Fire History of the Region
Human-caused wildland fires occur annually in Guam and the inhabited Northern Mariana Islands – Rota, Saipan, and Tinian. Fire has been identified as a key threat to communities, forest resources and watershed integrity in the 2010-2015 Statewide Resource Assessment and Strategies for both regions. Fire records on Guam from 1979-2000 show that an average of 730 fires per year burned 4,800 acres (1,942 ha), or c. 4% of the island’s total land area. Annual fire number and area burned increased in years following El Niño events.
The cause of the majority of fires is attributed to intentional burning, typically related to hunting activities. In addition, fire-prone savanna vegetation accounts for 17-23% of the main islands in the Marianas chain. Fire occurrence is most frequent during the pronounced dry season from December to June.
Guam & CNMI Fires
The US Forest Service’s Pacific Island Research Center’s Julian Dendy has mapped the extent of wildfires from 2015 – 2022.
Recent Resources for the Western Pacific
In this Pacific Fire Exchange talk story Q&A session, we round up the latest research, past and present for managers and landowners wanting to understand more about how our four-legged friends (goats, sheep, cows, etc.) if managed properly can help reduce blazing and wildland fire. This month’s science share out and conversation will be with University of Hawai‘i’s Dr. Mark Thorne, Specialist, State Range and Livestock Extension and Dr. Clay Trauernicht, Fire and Ecosystems Specialist.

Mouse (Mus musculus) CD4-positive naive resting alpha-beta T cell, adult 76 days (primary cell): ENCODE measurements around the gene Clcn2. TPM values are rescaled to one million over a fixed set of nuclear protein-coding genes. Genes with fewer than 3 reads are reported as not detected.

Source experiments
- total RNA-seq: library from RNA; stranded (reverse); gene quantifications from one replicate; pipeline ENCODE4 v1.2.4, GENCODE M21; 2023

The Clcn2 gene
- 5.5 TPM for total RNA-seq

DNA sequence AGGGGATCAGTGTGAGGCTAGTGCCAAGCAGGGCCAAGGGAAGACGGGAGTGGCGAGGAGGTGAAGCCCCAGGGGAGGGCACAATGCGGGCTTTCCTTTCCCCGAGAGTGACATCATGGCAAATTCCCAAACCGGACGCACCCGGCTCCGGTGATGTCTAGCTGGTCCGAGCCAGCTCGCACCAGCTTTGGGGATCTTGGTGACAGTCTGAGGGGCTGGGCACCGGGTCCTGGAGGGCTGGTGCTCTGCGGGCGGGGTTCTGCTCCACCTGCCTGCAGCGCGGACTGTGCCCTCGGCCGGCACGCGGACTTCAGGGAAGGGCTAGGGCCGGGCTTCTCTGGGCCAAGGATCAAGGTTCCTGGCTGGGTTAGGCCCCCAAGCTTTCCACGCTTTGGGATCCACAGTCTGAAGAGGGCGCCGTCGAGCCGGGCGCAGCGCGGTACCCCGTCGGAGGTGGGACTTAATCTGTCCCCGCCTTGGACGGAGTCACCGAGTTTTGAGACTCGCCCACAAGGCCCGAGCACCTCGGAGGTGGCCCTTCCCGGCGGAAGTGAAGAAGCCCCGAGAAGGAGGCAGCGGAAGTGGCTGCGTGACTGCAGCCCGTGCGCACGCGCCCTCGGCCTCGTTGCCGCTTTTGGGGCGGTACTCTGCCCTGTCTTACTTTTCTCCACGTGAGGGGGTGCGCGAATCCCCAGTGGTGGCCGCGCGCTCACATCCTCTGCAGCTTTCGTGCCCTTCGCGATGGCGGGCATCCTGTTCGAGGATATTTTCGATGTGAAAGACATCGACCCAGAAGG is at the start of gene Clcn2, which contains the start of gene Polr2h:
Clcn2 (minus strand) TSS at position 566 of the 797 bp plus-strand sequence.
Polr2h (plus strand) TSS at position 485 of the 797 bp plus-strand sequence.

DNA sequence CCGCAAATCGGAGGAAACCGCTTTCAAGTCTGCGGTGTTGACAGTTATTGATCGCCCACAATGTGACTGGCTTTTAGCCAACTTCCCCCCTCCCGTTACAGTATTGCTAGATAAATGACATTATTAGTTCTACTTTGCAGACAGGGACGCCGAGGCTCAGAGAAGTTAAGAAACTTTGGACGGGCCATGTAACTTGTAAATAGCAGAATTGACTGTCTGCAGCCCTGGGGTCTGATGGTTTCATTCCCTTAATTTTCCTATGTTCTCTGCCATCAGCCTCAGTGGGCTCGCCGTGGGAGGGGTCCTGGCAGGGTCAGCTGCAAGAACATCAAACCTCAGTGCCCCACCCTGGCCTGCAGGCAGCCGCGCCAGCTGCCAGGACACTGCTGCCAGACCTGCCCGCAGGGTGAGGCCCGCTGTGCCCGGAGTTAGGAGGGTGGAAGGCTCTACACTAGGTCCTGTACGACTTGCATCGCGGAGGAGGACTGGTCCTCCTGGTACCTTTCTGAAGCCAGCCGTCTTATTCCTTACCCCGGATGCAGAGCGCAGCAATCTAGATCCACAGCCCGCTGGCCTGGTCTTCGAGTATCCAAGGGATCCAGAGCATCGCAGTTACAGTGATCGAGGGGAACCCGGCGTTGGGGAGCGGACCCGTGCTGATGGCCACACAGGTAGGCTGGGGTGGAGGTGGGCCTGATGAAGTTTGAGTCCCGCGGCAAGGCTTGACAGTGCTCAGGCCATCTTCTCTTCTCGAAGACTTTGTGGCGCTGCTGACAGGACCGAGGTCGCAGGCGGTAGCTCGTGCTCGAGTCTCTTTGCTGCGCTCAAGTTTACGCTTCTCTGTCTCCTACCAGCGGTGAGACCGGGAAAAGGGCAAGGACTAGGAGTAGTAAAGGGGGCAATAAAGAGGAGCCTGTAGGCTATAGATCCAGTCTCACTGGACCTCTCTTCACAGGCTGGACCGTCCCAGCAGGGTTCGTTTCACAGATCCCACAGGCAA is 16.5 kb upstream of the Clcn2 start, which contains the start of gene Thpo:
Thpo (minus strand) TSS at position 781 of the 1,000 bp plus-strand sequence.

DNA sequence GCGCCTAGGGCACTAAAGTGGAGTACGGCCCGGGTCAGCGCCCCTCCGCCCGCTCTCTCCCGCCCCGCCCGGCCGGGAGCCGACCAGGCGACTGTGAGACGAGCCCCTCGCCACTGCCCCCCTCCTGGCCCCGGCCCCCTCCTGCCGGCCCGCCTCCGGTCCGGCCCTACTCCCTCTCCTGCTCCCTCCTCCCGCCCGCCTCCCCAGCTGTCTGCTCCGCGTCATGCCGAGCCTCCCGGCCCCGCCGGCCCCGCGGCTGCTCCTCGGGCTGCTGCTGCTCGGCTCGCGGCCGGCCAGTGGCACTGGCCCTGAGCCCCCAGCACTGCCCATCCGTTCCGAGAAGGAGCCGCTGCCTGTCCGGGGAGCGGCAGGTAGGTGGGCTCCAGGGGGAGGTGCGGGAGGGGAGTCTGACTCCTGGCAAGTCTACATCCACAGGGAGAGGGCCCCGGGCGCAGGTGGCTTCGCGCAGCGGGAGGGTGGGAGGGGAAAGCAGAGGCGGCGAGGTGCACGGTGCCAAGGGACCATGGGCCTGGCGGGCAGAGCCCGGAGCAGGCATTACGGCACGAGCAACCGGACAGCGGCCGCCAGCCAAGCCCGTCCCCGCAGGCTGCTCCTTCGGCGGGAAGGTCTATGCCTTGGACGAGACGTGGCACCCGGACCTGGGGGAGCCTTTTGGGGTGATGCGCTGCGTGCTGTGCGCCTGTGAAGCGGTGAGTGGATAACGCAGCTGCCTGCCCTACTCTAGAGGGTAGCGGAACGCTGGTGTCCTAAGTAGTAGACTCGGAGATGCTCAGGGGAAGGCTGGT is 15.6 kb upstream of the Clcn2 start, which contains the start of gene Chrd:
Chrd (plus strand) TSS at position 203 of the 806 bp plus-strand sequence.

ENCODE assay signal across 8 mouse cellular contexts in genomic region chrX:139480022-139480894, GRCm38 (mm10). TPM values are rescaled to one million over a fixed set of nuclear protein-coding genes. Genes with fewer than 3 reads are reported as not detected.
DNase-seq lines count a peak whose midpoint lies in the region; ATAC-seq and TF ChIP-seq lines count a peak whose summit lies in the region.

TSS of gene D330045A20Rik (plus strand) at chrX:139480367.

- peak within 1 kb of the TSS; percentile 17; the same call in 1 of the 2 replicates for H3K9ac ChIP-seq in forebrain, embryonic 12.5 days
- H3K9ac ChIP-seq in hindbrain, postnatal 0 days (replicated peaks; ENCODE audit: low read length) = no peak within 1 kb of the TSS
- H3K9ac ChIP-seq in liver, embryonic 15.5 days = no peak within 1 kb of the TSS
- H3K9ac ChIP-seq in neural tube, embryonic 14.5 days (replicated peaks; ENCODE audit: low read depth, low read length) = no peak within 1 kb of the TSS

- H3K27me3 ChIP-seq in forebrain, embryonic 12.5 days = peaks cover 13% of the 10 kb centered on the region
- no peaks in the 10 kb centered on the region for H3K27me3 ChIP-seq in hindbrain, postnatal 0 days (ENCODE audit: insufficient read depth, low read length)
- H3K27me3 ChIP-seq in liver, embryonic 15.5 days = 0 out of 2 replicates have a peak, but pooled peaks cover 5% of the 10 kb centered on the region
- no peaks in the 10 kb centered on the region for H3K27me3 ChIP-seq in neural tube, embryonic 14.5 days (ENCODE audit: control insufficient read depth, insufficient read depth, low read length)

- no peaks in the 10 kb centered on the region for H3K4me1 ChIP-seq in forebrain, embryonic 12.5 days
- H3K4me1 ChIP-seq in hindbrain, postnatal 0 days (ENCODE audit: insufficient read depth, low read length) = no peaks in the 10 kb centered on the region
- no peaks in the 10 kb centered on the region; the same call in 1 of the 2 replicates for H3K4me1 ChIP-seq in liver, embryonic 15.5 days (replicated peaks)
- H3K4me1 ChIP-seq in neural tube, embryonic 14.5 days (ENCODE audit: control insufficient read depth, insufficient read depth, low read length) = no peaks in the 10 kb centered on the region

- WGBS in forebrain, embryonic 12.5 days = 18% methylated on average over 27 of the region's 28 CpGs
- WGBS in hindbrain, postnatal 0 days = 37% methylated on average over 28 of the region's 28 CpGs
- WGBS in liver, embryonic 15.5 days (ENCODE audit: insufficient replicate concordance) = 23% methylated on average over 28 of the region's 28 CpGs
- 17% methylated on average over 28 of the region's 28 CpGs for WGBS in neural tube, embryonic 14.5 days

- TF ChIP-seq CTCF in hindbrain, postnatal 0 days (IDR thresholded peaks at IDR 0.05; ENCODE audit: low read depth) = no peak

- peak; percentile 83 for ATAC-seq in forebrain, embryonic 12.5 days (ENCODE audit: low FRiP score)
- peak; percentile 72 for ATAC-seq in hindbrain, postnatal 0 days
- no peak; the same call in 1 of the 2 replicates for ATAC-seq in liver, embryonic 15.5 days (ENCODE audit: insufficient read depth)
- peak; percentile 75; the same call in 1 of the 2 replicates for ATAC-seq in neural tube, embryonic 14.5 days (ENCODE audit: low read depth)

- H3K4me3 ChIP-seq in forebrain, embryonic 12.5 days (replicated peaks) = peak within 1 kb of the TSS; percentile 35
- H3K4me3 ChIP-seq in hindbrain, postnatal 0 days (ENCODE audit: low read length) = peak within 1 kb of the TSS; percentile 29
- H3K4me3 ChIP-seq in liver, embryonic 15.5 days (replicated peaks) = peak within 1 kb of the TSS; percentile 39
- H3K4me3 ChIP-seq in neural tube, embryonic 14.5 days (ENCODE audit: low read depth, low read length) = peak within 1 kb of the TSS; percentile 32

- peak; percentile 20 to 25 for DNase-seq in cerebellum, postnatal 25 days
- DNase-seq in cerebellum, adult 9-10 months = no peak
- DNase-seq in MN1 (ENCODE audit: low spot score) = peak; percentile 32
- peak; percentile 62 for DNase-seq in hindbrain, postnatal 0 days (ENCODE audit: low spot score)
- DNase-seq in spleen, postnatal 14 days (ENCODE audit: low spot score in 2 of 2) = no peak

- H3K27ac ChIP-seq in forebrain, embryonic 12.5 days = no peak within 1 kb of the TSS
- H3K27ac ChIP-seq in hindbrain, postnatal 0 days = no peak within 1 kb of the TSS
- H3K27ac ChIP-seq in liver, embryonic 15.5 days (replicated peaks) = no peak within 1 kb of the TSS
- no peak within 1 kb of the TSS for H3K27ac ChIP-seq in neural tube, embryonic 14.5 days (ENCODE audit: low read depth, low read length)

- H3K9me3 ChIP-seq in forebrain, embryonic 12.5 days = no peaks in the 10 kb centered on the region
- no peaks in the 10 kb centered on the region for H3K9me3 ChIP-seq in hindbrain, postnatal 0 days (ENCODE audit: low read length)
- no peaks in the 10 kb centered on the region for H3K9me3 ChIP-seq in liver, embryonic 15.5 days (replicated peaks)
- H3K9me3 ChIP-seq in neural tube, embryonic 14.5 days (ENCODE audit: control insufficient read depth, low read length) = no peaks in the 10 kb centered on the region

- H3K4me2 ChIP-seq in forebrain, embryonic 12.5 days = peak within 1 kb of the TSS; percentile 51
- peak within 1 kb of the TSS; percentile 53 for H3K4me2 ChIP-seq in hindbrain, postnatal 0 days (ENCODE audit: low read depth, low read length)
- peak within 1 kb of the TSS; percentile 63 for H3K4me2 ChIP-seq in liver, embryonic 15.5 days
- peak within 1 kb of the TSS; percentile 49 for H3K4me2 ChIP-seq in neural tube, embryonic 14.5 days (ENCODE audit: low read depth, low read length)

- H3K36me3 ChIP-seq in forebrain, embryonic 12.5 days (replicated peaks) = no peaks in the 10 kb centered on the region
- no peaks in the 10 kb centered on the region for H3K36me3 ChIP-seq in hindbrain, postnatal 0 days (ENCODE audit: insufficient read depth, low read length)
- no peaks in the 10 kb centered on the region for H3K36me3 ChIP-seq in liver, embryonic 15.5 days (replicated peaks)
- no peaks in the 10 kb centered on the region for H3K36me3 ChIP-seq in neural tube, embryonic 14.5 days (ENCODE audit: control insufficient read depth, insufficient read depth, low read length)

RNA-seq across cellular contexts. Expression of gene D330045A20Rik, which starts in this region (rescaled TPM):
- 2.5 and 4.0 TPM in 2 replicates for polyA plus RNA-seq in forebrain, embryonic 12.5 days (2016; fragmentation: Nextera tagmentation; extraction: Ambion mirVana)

Dr. Susan Cordell presents the history, the work, the geographic scope and current contributions of the USDA’s Institute of Pacific Islands Forestry (IPIF) based in Hilo, Hawai‘i (10 MINS) Tuesday,…
The Hawai‘i Wildfire Management Organization presented a new on-going project, the “Western Pacific Needs Assessment and Network” to the Pacific Fire Exchange program’s quarterly steering committee meeting in October, 2022.